By Vivek Wadhwa

Editor’s note: Editor’s note: is senior research associate at the Labor & Worklife Program at Harvard Law School and executive in residence at Duke University. He is an entrepreneur who founded two technology companies and is a regular contributor to TechCrunch as well as BusinessWeek online.

DURHAM, N.C. – Everyone seems to be waiting for the next great discovery which will change the world. But, believe it or not, the next Internet, semiconductor, or breakthrough in MRI technology may already have been discovered. It’s just languishing on the shelves of the university research labs you drive by on your way to work every day. University researchers don’t know how to commercialize their discoveries and smart, hungry entrepreneurs looking to meet the next Larry or Sergey don’t know how to find them.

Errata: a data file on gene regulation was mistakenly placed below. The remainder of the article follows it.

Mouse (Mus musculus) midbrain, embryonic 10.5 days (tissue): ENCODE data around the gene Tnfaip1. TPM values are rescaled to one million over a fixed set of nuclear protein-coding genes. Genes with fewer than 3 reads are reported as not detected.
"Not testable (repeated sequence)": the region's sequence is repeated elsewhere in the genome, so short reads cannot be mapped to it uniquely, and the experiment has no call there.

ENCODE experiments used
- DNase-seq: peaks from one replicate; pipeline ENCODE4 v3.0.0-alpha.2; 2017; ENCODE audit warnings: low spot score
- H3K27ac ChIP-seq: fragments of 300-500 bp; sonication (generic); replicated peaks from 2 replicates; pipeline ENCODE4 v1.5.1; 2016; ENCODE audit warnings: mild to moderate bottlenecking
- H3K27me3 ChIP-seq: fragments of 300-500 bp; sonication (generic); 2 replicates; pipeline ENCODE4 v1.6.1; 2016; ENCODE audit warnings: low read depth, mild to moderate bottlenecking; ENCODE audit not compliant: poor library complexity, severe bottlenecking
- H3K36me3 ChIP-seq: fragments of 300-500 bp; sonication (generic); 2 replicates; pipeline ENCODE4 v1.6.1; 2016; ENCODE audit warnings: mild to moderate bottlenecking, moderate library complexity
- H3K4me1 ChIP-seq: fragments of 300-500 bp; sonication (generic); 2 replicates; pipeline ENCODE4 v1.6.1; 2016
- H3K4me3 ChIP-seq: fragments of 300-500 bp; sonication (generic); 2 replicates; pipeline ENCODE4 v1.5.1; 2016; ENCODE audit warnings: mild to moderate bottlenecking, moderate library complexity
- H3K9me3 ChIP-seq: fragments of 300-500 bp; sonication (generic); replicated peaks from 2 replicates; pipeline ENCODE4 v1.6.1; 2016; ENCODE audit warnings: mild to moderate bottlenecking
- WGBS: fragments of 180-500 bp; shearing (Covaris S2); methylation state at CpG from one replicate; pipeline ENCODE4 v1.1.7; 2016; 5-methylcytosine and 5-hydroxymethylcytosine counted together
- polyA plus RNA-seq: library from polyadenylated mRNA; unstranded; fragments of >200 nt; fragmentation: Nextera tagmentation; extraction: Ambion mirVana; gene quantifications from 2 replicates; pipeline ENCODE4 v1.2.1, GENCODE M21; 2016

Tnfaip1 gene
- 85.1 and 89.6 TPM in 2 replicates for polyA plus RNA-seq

These parallel universes rarely meet (well, except sometimes at Stanford).

In 2007, U.S. universities performed $48.8 billion of research and filed 17,589 U.S. patent applications. In that same year universities received back revenues for licensing and royalties on patents of less than $2 billion. Those revenues include ongoing royalties from all of the research licensed over the past 40 years. The implication is clear. An astonishing amount of promising research is left in the lab.

When I say this to university administrators, they get incredibly defensive (almost like the VC’s I pissed off with my last post.) They rightfully argue that the role of the university is to teach and to add to the world’s knowledge base. The real benefit comes from the students who universities educate, who go and start the Apples and Microsoft’s. No argument there. But we have a goldmine of knowledge and potential innovation locked in our research universities. This goldmine could fuel the next two decades of economic growth. It is time to mine this goldmine.

For the remainder of Wadhwa’s post,

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